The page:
Away From My Desk, subtitled “A Round-the-World Detour from the Rat Race, the Tech Wreck, and the Traffic Jam of Life in America,” is a book by Rif Haffar about a motorcycle trip around the world with has girlfriend Tracy.
This is the first round-the-world travelogue I’ve read written by someone with money. I’m used to reading about the adventures of travelers who stay in $5 hotels and spend their days welding together the frame of their broken jeep. I’m used to characters who travel close to the ground, get themselves into trouble, and have a true sense of adventure.
Haffar is none of these things: his travel plan in a new city consists mainly of finding the most expensive hotel that provides the greatest isolation from the teaming hordes of the native population. This isn’t universally true — especially while they’re still traveling by motorcycle, the pair does live slightly more “rough and ready.” But the last half of the book is full of Intercontinentals and Sheratons.
I say “still traveling by motorcycle” because this really isn’t an “around the world by motorcycle” book — the motorcycle was tied up at Indian customs, and the rest of the trip — through Asia, Australia and South America — was conducted by plane, sea, and rented cars, trucks and motorcycles.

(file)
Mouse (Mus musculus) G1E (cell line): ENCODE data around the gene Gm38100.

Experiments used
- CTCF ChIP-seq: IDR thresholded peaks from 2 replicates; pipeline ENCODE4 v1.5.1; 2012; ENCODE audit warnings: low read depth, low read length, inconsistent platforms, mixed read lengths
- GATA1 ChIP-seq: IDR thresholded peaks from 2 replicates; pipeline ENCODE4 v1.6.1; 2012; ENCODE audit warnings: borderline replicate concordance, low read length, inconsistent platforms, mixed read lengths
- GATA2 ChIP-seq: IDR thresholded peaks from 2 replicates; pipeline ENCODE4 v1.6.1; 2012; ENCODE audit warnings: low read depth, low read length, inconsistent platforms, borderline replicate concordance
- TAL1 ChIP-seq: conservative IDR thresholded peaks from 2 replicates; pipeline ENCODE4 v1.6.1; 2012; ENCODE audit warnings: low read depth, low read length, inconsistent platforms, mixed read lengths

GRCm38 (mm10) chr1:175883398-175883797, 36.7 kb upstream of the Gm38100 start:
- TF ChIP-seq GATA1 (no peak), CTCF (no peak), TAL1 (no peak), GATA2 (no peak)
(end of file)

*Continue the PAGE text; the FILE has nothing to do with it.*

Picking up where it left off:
Haffar tries to be a witty and entertaining writer. But his primary attempt at humour — wildly exagerating numbers, like “and 1,000,000 mosquitoes” — is quickly tiring, and the balance of the humour rests mostly on making fun of, or pointing out the peccadillos of the locals.
I like reading tales of round-the-world adventures for two reasons: I like learning about the world, and I like learning about what happens to people when they travel. Away From My Desk doesn’t convey much about either topic: we don’t learn very much about the countries visited, and we don’t learn very much about Haffar and his partner, save for their predilection for luxury.
Whereas in First Overland, we learn a lot about the interplay of the expedition team, and Who Needs a Road? is filled with the protagonists getting thrown into prison and hoodwinking themselves through customs, Away From My Desk is really just a mundane travelogue, relating neither a thrilling adventure nor a compelling travel relationship.
If you’re a serious student of round-the-world travel you’ll still get something out of the book. Just don’t expect too much.
I bought Away From My Desk at the The Toadstool Bookshop in Peterborough, NH in the spring of 2004.